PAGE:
Good morning, hoddlers - ** Content Warning: This hoddle reflects on a documentary that mentions suicide and depression
It took me almost a year to pick up the will to watch Roadrunner, a documentary about late chef/author/documentarian Anthony Bourdain, who died of suicide in 2018. Nearly two weeks after watching it, I finally resolved to write about it, understanding the complex nature of Bourdain, his life and his death.
I wanted to stay away from it because I knew it would be told in such an emotional way - though the title track (Roadrunner, of which the documentary was named after) tempted me so. That concern was validated once chef Eric Ripert appeared on screen moments after I pressed play.
For those who think, after watching the documentary, that it did not do enough to tackle the subjects of mental illness and depression - I would have to agree. But who would talk about it? Very little of those featured was the answer. Ripert, in his stoicism, flatly refused to discuss it. Others broke down in tears.
The documentary aimed to celebrate his life, but I cannot help but imagine it was borne of innumerable pain.
When your hoddler-in-chief was but a child, he would turn on Bourdain’s No Reservations when he got home from school. During summers, it would be on the television all day.
There was one question Bourdain asked during an episode in Brittany, France, that has stuck in my head ever since: “Where the f*** is my seafood tower?” And it was in this episode that I first learned what bread could be, or what a mille-feuille is.
In that gloriously cynical and sardonic cadence of his, Bourdain demolished the barriers of entry that for so long prohibited the everydayman from exploring the myriad rich traditions of gastronomy around the world.
In Helsinki, Kurdistan and Bordertown USA, he immersed himself into the subject as if nothing were beneath him. Bourdain dined with reverence alongside Jose Andres at El Bulli, but he loved cooking duck for outdoorsmen in the Ozarks.
I think that’s because he understood humanity. Bourdain wasn’t just a chef et al, he was a writer with a deep appreciation for mankind. And, as his show expanded, he quickly grew into a human-rights advocate through the medium of travel television - take Crimea and Vietnam, for example.
I remember in one episode, somewhere in New York where Bourdain and Ripert were back on a ktichen line, that Bourdain espoused his love of punk rock. This guy was a punk rocker - Ramones, New York Dolls, Blondie, Talking Heads, Iggy Pop, Velvet Underground. He quipped that anyone playing The Grateful Dead in his kitchen would be fired.
That gritty, troubled New York was his scene. And it tore through that pretentiousness through which food can so often be delivered.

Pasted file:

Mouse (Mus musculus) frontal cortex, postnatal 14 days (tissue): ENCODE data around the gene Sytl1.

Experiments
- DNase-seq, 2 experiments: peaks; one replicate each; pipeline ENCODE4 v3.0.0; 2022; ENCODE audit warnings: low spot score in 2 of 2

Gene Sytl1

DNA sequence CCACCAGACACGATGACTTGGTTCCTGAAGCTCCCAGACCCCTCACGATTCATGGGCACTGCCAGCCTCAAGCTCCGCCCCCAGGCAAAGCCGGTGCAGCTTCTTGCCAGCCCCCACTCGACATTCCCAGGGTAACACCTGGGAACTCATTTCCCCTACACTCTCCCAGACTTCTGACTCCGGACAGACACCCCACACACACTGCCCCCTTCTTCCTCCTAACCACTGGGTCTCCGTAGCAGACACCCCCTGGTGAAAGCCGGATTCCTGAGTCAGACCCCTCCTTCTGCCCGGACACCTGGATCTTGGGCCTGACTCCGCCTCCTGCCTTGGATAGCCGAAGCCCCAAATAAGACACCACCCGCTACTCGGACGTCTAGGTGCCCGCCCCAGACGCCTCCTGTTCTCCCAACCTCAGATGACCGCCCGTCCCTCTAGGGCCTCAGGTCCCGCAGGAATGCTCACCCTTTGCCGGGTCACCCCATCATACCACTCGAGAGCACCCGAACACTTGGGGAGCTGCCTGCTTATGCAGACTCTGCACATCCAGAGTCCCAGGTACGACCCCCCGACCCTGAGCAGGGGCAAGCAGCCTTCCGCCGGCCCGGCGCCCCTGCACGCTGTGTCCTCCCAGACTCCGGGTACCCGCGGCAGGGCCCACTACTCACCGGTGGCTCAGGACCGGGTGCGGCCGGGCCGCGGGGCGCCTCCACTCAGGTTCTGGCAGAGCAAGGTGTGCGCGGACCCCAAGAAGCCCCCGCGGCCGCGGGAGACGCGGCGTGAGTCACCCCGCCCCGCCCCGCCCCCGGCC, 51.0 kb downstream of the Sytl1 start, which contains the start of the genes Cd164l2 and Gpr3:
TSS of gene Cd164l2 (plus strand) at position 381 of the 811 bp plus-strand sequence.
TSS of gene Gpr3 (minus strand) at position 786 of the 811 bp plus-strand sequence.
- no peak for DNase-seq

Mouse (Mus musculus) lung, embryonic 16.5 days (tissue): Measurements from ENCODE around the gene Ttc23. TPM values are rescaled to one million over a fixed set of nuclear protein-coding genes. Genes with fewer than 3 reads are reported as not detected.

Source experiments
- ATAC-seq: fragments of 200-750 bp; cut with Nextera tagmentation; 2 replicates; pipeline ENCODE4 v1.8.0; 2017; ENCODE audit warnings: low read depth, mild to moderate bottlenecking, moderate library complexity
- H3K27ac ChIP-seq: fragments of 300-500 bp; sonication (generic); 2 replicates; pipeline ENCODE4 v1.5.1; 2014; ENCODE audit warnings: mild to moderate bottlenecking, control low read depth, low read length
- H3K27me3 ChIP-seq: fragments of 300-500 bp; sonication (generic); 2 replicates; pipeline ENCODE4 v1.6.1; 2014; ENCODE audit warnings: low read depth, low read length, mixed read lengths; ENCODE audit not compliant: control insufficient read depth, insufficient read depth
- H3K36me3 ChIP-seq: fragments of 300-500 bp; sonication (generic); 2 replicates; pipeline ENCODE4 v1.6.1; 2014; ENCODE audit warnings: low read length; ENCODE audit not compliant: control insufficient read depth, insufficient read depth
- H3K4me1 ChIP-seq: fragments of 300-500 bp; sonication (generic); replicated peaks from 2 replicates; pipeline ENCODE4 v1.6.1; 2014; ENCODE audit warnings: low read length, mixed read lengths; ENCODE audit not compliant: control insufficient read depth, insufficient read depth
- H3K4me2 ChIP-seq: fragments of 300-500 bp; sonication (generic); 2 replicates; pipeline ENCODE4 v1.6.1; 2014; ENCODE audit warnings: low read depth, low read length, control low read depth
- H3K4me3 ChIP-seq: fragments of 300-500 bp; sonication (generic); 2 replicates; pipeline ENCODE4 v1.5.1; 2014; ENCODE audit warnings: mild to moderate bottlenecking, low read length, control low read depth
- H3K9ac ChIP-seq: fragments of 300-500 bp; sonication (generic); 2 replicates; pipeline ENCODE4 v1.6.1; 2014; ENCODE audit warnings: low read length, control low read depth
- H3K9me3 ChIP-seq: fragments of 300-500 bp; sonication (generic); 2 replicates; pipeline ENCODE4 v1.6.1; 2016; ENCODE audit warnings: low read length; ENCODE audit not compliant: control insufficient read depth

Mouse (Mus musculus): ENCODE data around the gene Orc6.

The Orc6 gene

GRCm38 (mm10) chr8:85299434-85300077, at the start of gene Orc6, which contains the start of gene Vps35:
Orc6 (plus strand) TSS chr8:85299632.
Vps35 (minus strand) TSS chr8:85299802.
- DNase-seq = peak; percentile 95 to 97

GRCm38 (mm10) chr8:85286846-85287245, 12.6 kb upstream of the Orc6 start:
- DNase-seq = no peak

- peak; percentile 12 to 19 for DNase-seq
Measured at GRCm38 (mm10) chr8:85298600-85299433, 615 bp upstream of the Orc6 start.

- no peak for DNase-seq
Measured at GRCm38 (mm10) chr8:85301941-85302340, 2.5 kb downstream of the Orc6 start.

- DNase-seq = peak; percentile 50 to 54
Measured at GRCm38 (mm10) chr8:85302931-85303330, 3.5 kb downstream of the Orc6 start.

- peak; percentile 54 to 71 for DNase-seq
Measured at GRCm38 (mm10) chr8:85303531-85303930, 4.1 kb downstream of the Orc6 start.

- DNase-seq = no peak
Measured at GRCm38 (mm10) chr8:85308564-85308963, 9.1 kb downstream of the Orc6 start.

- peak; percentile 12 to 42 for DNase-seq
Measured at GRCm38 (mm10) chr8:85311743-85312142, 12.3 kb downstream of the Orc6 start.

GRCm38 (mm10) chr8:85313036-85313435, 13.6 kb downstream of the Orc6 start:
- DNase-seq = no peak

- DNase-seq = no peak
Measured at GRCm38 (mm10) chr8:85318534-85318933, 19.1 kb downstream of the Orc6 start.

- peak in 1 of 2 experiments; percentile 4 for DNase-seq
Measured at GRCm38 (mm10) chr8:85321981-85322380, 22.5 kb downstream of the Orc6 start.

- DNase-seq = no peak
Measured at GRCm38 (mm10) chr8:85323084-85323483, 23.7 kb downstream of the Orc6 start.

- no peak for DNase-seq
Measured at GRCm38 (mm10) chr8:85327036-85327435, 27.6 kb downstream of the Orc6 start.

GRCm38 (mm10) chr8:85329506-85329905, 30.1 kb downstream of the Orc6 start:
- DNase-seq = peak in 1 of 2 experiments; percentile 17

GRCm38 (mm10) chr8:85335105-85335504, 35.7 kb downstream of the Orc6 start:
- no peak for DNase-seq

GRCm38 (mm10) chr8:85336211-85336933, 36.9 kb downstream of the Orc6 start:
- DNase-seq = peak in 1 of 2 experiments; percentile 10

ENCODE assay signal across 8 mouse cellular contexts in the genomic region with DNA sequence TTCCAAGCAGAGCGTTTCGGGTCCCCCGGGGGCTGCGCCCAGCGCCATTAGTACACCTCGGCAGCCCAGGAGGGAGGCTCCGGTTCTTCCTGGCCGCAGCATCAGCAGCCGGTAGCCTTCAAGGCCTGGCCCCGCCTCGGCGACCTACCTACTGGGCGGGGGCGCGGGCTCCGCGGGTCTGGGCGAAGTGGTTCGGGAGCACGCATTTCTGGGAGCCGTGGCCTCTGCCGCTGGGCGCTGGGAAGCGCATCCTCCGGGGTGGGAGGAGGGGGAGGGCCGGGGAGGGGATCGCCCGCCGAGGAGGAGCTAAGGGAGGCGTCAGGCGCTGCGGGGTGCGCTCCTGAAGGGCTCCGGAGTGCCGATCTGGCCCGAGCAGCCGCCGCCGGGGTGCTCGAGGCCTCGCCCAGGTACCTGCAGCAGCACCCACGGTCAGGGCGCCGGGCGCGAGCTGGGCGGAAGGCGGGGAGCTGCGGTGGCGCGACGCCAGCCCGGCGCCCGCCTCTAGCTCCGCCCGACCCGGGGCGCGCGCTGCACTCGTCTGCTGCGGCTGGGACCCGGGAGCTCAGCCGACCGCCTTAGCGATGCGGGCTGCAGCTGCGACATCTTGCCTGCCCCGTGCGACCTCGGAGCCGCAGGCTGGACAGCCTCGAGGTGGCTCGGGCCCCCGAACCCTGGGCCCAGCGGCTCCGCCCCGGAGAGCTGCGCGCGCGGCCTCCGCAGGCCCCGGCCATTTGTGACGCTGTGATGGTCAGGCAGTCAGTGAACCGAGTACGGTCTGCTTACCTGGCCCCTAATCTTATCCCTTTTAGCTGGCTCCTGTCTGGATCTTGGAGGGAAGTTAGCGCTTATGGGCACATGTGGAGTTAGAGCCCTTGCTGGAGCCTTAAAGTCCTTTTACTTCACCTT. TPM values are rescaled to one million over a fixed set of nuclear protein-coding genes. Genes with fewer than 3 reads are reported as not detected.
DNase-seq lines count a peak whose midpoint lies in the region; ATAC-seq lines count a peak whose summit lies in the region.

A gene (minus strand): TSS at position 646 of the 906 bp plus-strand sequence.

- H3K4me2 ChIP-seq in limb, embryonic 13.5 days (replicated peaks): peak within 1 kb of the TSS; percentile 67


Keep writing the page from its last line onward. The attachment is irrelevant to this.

His television programme opened the doors to the world for me before I even knew how to travel. How can midnight in Salzburg, Austria (during the middle of winter), or a greasy sandwich at a cafe in Lisbon, Portugal look so inviting?
I like to think No Reservations had some sort of impact on my life and the decisions I made in travelling, be it for studies or pleasure.
It isn’t a surprise to me to learn how reserved Bourdain was away from the television cameras. He was a writer, after all. One virtue that most - if not all - writers possess is aloofness. For all the great writers this world have seen, so many have been in some kind of solitary, whether that be physical or mental.
Your hoddler-in-chief does not possess the words to appropriately reflect on Bourdain’s illness. That wouldn’t be respectful, either. Instead, I would save that for those who knew him. But it was heartbreaking to watch their joy get sucked away when asked the inevitable question of Bourdain’s death. And the pain with which they spoke was palpable.
There have been other television hosts and programmes that have attempted to imitate what Bourdain did since his passing. None, though, match the sharp delivery by which he speaks. And none can match his writing prowess.
His legacy will be complicated, and again I do not know how to appropriately comment on it. I will remember how he opened the world to me, how he accessible he made world travel and global cuisine. And I will remember how he made me want to actually explore it for myself.
As universal as television and food are, he made it feel deeply personal.
Fitzie’s track of the day: Punkrocker (feat. Iggy Pop), by Teddybears
And now for your links:
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Jurgen Klopp admits dig at Tottenham and Antonio Conte was ‘wrong’
Wycome Wanderers to face Sunderland in EFL League 1 playoff final
PFA launches consultation on brain injuries in football
Fifa investigating accusations of sexual abuse against refereeing instructor